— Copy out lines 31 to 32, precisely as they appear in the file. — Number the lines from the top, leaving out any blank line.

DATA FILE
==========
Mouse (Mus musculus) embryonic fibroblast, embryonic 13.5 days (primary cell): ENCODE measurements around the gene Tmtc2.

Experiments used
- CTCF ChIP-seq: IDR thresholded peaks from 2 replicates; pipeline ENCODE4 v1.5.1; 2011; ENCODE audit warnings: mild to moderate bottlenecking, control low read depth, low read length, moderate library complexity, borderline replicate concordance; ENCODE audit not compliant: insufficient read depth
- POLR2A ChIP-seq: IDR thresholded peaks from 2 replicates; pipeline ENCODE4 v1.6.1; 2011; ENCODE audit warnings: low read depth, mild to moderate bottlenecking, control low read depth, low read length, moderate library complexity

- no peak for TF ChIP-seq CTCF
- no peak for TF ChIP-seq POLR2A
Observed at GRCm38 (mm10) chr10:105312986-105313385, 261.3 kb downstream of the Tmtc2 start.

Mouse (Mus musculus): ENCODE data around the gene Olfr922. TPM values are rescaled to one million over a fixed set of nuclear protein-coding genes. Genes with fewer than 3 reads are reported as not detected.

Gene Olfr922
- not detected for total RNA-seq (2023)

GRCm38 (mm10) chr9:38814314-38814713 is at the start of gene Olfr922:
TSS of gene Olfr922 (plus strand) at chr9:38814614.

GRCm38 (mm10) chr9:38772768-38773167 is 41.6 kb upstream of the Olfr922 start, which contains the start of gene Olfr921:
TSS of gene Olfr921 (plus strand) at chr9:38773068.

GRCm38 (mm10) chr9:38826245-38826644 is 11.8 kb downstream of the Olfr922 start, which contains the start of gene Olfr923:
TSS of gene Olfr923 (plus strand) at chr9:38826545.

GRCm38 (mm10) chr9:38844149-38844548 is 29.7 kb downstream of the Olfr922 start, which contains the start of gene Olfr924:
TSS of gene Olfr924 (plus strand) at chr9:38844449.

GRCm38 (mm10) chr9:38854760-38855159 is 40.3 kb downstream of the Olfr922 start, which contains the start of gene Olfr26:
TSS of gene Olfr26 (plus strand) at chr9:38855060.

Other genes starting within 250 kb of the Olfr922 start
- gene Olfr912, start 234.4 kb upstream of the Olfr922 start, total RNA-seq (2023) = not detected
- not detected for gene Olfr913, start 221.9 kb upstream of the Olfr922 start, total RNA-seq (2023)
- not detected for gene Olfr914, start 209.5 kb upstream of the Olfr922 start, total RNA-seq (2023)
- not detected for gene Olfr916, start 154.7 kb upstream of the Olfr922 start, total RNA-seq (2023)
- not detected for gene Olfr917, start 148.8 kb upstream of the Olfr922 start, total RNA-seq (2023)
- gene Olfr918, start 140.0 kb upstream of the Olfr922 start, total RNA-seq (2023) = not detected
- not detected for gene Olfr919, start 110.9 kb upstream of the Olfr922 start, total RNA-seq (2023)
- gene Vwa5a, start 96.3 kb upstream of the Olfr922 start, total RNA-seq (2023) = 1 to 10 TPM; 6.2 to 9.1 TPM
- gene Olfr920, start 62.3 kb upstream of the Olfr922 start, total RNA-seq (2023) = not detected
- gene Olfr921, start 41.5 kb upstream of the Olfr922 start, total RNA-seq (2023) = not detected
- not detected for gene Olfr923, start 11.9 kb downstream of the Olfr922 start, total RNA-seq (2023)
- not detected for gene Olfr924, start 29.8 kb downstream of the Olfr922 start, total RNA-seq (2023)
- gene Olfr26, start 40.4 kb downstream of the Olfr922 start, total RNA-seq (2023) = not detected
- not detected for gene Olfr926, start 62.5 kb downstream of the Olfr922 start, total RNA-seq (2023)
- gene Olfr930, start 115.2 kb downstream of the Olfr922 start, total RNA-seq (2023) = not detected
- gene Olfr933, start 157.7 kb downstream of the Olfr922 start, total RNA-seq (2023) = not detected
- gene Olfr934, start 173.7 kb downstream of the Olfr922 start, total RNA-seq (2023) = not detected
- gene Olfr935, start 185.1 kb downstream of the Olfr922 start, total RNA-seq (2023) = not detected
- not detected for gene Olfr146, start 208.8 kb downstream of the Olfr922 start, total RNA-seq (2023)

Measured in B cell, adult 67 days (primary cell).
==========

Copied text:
- gene Olfr921, start 41.5 kb upstream of the Olfr922 start, total RNA-seq (2023) = not detected
- not detected for gene Olfr923, start 11.9 kb downstream of the Olfr922 start, total RNA-seq (2023)